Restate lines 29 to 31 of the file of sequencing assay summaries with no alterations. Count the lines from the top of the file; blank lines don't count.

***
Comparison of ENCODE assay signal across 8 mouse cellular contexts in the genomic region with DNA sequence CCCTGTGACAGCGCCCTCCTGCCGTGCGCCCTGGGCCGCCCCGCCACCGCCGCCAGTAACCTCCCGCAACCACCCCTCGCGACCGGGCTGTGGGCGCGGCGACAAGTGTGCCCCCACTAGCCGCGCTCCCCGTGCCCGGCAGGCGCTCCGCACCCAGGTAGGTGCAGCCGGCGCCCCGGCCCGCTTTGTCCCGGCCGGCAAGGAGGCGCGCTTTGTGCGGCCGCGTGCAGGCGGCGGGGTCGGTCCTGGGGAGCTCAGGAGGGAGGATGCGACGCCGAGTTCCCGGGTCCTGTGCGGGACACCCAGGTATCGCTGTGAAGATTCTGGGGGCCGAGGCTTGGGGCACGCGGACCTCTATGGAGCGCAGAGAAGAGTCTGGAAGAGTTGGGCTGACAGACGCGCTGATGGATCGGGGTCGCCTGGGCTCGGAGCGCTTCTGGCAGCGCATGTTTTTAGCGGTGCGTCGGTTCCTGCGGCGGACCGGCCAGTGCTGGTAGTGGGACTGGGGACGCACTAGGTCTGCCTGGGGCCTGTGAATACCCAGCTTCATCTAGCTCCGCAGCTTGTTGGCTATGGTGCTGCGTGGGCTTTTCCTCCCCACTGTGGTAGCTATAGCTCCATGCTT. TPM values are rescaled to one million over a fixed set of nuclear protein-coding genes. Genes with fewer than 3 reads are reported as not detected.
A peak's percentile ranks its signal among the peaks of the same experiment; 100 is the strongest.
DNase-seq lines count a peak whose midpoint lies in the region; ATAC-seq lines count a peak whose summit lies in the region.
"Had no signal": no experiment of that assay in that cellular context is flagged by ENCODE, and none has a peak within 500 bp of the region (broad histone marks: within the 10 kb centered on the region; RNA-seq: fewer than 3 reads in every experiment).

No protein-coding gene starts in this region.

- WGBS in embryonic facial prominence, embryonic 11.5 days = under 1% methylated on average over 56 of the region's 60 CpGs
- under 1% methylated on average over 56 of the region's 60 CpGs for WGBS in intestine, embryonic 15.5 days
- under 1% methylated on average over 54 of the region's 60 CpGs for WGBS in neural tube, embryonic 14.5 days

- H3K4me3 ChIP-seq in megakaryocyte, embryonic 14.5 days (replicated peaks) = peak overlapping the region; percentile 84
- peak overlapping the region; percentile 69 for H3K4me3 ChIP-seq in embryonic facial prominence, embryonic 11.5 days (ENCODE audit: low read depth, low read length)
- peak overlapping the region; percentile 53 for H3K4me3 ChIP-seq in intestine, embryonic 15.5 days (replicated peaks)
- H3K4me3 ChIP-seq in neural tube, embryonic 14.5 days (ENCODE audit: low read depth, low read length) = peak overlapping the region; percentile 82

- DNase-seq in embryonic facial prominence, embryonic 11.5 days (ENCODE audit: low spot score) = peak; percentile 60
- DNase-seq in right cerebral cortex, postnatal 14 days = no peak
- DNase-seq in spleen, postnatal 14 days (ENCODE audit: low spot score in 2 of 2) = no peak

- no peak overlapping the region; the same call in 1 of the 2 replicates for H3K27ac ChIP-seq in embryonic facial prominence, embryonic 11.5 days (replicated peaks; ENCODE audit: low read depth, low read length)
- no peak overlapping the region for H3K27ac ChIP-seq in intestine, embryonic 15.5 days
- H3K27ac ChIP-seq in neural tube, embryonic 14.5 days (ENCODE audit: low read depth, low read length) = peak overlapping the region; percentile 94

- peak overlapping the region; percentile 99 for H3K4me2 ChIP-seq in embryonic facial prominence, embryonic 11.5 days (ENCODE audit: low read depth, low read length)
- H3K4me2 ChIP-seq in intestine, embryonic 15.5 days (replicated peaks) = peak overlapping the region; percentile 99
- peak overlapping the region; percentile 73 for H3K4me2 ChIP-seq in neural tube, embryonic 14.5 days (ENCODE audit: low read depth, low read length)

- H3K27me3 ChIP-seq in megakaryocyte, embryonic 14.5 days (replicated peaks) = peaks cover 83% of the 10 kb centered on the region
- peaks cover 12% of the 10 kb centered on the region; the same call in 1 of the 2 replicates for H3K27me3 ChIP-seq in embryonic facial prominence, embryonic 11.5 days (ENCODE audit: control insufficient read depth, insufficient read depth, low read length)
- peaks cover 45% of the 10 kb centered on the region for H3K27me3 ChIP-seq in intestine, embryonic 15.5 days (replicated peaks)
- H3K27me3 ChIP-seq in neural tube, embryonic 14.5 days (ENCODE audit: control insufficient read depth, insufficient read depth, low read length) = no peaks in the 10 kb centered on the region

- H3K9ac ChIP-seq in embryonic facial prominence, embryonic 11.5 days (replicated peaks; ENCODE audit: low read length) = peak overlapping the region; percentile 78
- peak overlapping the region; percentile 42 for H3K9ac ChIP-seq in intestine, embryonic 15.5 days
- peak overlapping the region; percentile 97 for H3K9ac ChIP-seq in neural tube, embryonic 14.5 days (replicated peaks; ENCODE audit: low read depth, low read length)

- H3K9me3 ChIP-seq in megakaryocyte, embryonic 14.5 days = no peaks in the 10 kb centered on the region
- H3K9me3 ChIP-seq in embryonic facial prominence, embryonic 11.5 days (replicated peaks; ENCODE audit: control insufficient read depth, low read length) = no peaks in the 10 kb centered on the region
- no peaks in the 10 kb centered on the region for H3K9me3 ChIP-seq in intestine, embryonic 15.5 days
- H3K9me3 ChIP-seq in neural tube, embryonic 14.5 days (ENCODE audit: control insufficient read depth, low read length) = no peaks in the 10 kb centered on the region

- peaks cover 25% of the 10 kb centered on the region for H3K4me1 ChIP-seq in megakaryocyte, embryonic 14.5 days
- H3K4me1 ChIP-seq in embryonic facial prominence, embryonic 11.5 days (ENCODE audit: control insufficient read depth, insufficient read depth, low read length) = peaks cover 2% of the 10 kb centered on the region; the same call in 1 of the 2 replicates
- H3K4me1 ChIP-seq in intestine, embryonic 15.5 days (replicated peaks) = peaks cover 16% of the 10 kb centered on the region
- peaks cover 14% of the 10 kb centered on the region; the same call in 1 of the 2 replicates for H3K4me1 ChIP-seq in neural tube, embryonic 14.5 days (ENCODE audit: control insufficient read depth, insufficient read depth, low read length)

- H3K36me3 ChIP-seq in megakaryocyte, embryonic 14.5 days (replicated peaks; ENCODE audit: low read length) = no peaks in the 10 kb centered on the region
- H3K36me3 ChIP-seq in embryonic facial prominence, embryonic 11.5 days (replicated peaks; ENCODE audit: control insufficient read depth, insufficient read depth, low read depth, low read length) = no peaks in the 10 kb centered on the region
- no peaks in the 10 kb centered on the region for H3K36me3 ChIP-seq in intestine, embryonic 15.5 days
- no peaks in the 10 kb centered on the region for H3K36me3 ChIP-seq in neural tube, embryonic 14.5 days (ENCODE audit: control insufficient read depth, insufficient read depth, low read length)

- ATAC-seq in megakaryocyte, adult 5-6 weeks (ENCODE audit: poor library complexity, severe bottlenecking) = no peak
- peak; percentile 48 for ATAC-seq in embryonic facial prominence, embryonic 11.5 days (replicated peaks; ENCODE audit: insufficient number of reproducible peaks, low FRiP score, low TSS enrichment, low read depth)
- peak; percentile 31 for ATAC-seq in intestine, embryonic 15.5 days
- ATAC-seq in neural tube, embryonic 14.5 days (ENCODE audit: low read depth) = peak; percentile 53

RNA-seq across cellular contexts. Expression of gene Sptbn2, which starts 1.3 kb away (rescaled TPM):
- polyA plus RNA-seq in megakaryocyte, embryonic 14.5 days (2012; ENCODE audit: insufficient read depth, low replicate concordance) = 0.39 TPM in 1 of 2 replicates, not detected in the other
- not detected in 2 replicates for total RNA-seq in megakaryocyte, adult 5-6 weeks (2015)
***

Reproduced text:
- H3K9me3 ChIP-seq in megakaryocyte, embryonic 14.5 days = no peaks in the 10 kb centered on the region
- H3K9me3 ChIP-seq in embryonic facial prominence, embryonic 11.5 days (replicated peaks; ENCODE audit: control insufficient read depth, low read length) = no peaks in the 10 kb centered on the region
- no peaks in the 10 kb centered on the region for H3K9me3 ChIP-seq in intestine, embryonic 15.5 days